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On Wednesday, I made a trip to Pedestal Rocks in Arkansas. Even though it is quite a bit south of Parthenon, it looked like winter. There was very little green yet and very few windflowers. I did enjoy several Pine Warblers and Blue Gray Gnatcatchers, and a beautiful pair of  Yellow Throated Warblers. Using my Canon 50D and 400 and f/5.6 Lens I was able tot get 124 photographs of them:

Here are a few:

 

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While hiking Lost Valley in the Buffalo River Valley, (which is a paradise of trilliums) I came across a small patch of these white and pink flowers, not far from thousands of Red-maroon Trilliums. This is a variation of the large petalled white trillium. Photo taken by my sister 4/16/14:

 

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Easily, one of the hardest birds to photograph. The Blue Gray Gnatcatcher is a tiny, long-tailed bird of deciduous forests and scrublands, the Blue-gray Gnatcatcher makes itself known by its soft but emphatic “spee” calls and its constant motion. By flicking its white-edged tail from side to side, the gnatcatcher may scare up hiding insects.

Feeds near tips of branches, constantly moving through foliage. Moves tail continuously, which may flush insects. Never stops moving; gleans insects from opening tree buds that are sappy and attract the insects. Drooping wings but 6.5 inches long, and a double white stripped tail.

The are slightly over 3.5 inches body length. One of our smallest birds.

Photos taken 4/11/14 with a Canon 50D and a EF400L f/5.6 from way over 100 feet:

 

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A couple photos from last May:

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Purple and Blue

Had a second pair of Purple Martins examine the house today; never had much luck with these birds. They’re are quite a lot of full Purple Martins on top of Shiloh and on top of Henderson Mountain. I am situated on a bench about 1000 feet below the mountain top and 200′ above the Little Buffalo River. I guess my house is hard to find ! The Bluebirds continue to incubate their eggs. One house, low enough for me to seen inside, has either 4 or 5 eggs. The other house I’m certain they are nesting in, is too tall for me to see inside.

Other pairs of Bluebirds continue to explore the newer house in the “house hunting” efforts. All photos here taken with a Canon 50D and a EF400L f/5.6 lens:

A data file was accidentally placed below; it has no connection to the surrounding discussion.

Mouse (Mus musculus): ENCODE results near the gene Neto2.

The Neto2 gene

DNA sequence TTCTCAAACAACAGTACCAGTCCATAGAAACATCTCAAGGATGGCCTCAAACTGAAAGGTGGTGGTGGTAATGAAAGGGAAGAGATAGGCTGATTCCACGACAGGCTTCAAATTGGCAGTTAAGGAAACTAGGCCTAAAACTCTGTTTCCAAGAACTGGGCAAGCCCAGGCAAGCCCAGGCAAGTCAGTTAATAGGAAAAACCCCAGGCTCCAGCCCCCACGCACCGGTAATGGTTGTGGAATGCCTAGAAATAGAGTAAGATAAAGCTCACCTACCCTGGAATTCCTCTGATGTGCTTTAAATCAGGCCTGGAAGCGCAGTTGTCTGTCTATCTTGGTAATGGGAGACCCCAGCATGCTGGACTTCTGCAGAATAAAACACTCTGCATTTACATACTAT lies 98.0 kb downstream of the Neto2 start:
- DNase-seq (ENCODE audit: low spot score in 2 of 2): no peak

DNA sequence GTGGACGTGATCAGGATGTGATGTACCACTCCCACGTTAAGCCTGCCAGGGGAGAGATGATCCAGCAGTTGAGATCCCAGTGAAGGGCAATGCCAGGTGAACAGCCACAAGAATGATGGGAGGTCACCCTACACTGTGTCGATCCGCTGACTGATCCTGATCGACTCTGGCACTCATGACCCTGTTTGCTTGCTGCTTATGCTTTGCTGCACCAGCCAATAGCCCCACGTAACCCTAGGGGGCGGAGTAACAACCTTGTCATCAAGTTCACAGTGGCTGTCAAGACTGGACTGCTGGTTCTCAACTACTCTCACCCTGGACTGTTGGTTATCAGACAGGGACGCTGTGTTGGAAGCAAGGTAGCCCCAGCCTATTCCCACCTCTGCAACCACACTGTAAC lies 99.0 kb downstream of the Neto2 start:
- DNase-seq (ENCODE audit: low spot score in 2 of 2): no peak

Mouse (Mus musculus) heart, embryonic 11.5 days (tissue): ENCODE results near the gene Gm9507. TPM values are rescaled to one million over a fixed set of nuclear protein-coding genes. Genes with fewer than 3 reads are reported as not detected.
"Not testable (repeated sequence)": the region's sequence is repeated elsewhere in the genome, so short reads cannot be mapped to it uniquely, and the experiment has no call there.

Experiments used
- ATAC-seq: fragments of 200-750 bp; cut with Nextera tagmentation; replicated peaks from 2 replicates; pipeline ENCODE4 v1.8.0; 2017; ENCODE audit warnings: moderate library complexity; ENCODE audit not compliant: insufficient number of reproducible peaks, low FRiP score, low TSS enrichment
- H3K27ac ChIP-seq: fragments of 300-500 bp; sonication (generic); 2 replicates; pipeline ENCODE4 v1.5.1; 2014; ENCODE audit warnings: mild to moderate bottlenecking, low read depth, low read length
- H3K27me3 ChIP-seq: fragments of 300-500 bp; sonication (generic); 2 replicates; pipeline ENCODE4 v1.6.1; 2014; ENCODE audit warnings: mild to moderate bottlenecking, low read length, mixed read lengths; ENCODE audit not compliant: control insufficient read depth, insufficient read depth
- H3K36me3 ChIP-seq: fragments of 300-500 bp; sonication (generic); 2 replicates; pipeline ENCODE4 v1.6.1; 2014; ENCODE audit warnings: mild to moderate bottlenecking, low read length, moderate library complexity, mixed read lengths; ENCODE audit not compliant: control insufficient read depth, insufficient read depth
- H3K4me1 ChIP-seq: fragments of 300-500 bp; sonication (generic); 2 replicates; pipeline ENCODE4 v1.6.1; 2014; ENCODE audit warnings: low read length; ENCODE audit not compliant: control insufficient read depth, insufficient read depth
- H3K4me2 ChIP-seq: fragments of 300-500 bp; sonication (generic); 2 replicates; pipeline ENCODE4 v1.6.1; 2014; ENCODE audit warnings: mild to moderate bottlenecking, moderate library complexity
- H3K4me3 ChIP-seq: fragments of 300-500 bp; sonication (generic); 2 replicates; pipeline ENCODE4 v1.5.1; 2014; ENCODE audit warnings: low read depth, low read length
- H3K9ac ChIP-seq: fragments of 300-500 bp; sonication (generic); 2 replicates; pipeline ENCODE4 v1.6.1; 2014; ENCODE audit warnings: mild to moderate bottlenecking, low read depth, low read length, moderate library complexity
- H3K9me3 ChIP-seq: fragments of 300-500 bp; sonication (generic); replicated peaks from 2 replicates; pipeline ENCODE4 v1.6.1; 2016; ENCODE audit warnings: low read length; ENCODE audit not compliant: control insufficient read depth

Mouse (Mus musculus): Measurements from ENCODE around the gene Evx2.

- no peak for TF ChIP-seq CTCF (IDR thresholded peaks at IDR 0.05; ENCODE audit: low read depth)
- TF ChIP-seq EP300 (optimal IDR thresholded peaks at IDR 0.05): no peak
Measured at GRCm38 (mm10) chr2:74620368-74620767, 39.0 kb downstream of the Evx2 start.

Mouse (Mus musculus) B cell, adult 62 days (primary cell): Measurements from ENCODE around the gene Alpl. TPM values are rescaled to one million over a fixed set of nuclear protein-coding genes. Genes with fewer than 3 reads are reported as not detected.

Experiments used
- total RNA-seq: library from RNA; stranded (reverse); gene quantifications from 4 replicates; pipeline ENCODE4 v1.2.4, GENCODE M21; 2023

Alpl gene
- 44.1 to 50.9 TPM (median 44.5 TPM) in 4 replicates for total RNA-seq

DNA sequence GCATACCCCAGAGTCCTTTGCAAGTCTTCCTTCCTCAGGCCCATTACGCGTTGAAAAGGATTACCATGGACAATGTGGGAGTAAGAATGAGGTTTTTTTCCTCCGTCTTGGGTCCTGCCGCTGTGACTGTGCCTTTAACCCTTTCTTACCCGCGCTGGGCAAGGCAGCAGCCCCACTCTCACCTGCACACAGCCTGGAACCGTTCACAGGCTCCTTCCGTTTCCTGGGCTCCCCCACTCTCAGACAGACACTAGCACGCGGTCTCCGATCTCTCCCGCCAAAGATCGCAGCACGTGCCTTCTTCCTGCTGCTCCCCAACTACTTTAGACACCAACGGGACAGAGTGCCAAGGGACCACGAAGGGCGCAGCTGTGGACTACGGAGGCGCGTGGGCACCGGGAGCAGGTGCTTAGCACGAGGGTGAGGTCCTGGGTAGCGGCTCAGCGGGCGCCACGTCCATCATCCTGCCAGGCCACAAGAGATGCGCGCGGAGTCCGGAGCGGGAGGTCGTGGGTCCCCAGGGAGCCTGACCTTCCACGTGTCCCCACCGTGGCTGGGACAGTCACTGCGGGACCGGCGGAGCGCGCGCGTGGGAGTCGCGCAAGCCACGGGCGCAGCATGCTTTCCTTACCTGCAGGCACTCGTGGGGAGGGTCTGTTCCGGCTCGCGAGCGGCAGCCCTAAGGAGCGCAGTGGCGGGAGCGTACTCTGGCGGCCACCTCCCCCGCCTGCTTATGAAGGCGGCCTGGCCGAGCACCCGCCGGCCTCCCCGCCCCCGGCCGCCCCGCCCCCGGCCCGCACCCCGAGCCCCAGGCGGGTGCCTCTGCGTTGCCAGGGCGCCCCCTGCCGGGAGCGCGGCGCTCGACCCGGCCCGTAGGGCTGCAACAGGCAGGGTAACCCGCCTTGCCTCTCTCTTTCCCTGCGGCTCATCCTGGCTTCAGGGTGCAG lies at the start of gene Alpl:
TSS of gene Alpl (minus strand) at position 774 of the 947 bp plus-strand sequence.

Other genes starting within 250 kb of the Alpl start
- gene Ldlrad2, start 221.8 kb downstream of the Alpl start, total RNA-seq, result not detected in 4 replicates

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This guy was really letting me have it  —  squawk, squawk, ……… squawk !!! We got 1.32 inches of rain last night and this morning and all the creeks, falls, and rivers are bank full. This on top of the 2.01 inches we received over the weekend. Photos taken with a a Canon 50D with a EF  400L:

 

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IMG_6650 f/5.6 Canon Lens:

I was doing yard work yesterday, when I noticed a White-breasted nuthatch entering and leaving the Screech Owl House I put up 3 years ago. It is 24 feet above the ground. It has been previously occupied by a Screech Owl (in the winter), and a Gray Squirrel. I stopped and sat down to watch; and soon it was apparent that there was more than one bird. I went to the house to get my camera and headed back out to watch and get a few photos. In the end, I got 250 photos using my Canon 50D and Canon 400 f/5.6 (which is quickly becoming my “GO TO” camera for moving and nesting birds.

After watching and shooting images for an hour, I realized how comical these birds are. I already knew the spent lots of time in an “up-side down” position; coming from top to bottom of trees. They continued to amaze me with the upside down antics yesterday. The female (alone) builds the nest, a multilayered cup, lays the eggs (of course), and incubates them with no help from the male. His job appears to be “Lookout or Guard” and he feeds the female while she is on the nest; neither of which he does with much enthusiasm.

After one 45 minute session without him showing up to feed her, she hung out at the doorway, looking for him, when he finally returned he was scolded badly. One time she finally left the nest and came back with him. (the last 2 photos are of the female leaving the nest box to find the male) – notice how dirty and rusty her tail section and breast are !

Here area few photos of my encounter with them yesterday 4/5/14:

 

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I was awakened by bright lightening and loud thunder at 4:05 AM today, really never went back to sleep. At dawn, I heard the first Purple Martin of 2014. I peered out the window at in the dim morning light  and saw two Male Rudy Throat Hummingbirds on one of my feeders; and, I just put the nectar out Wednesday morning. I got up and took my camera out on the porch and sat quietly hoping for either but instead had a beautiful male Red-bellied woodpecker land on the log pile next to me (he just did not see me) just inside the focal length of the 400mm f/5.6 lens (15.5 feet); so I quietly scooted back while he searched the logs and got a few closeups of him at ISO 1600 on my Canon 50D. It wasn’t long after that that another line of strong storms moved through:

 

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